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Most exotic cuisine

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What is the most exotic cuisine you have ever had? For me it's Ethiopian.

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  1. Depends on what you mean by exotic. But I guess I'd have to say that the most esoteric cuisine I've eaten was Afghan food at a restaurant in Manhattan. I think the resto was called Pamir. Excellent food.

    1. For an American, I think Korean food is the most unusual. First off, they bring you about 12 dishes you didn't even order, and most of them are unidentifiable and pickled.

      I love it now, and I can't possibly count all the Korean meals I've had. But it really threw me for a loop the first time I stumbled into a place.

      3 Replies
      1. re: Steve

        Ethiopian food has flavors and textures are definitely pretty far removed from typical North American stuff. And if you sit on the floor and eat with your hands, the exotic factor goes up even more.

        And there are plenty of individual dishes from around the world that would raise eyebrows among the unadventurous. Offal in its many wonderful (and not-so-wonderful: no more spleen for me, please) forms, heads and feet and their constiutent parts, insects and their larvae, fruits that look (rambutan) or smell (durian) frightening. And then there's the one thing I just can't imagine trying - balut.

        But for a cuisine as a whole I have to agree with Steve and give the nod to Korean food. Never mind the pickled unidentifiable stuff, one of the banchan that's readily identified and not pickled is often a dish of whole small dried fish. Crunchy skulls, slightly bitter guts ... yep, Korean food is definitely up there.

        1. re: alanbarnes

          I stick with bulgogi.

          1. re: alanbarnes

            Toasted anchovies.
            Add the candied squid strips, and various other dried, toasted, candied, steamed, braised, or sauteed sea critters.

        2. It would have to be food from the Aztecs. I was at a conference in Monterrey and the organization flew in some famous chef from Mexico City who specialized in truly Aztec cuisine. The ingredients and flavors were truly a mystery to me - I never was able to figure out what some of the courses were. Fortunately, the tequila was flowing as well.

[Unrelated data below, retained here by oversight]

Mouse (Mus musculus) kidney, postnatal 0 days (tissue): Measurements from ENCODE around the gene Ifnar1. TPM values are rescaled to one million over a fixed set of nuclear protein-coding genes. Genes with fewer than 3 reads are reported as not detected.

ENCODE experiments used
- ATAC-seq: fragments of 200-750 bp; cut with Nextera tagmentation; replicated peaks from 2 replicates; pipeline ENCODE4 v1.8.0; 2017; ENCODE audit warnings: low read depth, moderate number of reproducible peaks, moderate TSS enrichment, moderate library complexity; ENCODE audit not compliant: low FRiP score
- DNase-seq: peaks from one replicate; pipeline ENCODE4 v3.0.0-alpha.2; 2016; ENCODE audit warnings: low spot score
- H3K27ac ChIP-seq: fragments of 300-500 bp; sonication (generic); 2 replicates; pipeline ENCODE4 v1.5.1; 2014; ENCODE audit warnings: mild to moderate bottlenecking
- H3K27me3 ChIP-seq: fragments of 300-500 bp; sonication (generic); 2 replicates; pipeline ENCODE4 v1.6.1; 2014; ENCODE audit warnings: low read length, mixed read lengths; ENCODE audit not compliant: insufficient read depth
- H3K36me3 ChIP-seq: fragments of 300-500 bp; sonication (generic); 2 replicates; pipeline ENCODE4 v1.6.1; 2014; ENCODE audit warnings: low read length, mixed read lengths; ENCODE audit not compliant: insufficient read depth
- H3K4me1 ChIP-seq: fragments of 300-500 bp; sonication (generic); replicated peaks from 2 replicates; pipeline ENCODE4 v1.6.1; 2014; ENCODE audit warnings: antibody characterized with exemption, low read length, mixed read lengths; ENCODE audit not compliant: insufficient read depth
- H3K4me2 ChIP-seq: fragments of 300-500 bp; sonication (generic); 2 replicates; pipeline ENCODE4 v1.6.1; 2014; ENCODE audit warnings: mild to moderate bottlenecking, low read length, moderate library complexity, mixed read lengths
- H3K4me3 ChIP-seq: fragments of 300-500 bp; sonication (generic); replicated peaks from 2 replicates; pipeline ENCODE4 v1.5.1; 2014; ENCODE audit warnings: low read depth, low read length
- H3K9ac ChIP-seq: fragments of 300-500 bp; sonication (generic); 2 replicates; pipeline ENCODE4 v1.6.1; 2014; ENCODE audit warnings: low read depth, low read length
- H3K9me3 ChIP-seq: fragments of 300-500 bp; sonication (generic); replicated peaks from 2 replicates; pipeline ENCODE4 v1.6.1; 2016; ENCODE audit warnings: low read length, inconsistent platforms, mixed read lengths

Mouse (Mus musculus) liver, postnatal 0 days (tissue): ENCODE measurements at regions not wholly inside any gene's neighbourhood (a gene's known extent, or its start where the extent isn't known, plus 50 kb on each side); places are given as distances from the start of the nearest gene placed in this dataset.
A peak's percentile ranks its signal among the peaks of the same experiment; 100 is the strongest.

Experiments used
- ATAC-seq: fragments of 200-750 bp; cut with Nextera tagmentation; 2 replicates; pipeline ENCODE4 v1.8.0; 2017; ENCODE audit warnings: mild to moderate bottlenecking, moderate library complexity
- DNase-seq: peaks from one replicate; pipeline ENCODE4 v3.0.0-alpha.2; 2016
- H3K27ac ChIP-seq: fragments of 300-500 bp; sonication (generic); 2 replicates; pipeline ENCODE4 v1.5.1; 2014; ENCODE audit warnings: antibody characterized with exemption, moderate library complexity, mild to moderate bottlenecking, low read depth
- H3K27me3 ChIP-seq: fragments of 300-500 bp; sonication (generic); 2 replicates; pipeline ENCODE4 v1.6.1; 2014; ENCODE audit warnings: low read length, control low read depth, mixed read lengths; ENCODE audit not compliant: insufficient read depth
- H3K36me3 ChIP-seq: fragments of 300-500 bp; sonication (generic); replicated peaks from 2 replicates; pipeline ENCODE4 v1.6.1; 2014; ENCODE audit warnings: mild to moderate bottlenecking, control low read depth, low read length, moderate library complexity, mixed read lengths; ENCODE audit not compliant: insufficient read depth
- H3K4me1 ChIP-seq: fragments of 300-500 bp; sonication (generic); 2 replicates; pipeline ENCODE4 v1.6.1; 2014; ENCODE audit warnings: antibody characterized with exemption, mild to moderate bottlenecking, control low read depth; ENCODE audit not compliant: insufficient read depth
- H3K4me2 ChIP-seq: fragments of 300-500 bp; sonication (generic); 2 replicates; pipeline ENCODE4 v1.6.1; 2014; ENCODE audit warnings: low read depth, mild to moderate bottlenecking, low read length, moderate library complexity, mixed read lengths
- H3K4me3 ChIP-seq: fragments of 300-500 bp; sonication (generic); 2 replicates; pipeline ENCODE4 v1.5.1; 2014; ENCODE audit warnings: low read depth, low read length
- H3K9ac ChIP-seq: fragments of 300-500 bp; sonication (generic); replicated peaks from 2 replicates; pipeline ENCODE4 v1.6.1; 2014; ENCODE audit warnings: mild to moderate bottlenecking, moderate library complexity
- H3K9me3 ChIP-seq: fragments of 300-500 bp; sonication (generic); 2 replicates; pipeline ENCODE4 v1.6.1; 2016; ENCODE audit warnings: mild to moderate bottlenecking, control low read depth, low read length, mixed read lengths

1. There is a Tibetan restaurant in the neighborhood where I used to work, Manhattan's EV, and we stopped in for dinner one night. The food was an amazing amalgam of Indian style curries, dal and paratha, and Asian style noodle and momo dishes, all with a subtle Tibetan twist. Hijiki was on the menu as well.

            I have to say it opened my eyes, because to that point I was very limited in my understanding of Tibetan cuisine.

            I read recently that the Dalai Lama eats there when he visits the city, which was just about a week ago.

            3 Replies
            1. re: bushwickgirl

              Exoticism is somewhat subjective. We grew up regularly eating lamb brains, goat meat and bone marrow so my bar for exotic/strange is up there. Bland casseroles like macaroni and cheese would probably qualify as exotic to my family and heaven knows I was obssessed with soul food when I first encountered it because of how different it was, but if we are to stick with mainstream definitions, I think Tibetan is likely one of the rarer cuisines I've tried, though I wouldn't qualify it as "strange" or even new since it comes across as a mild amalgamation of Indian and Nepali. I've also had food from Xi'an province in China which has more in common with Central Asian food than it does with the more familiar mainstays of American Cantonese cooking. Fusion cuisines like Thai-Filipino or Pan-Latin-Indian are probably more exotic since they are more original creations.

              1. re: JungMann

                Do you mean Xinjiang province? Xi'an is a city in Shaanxi province.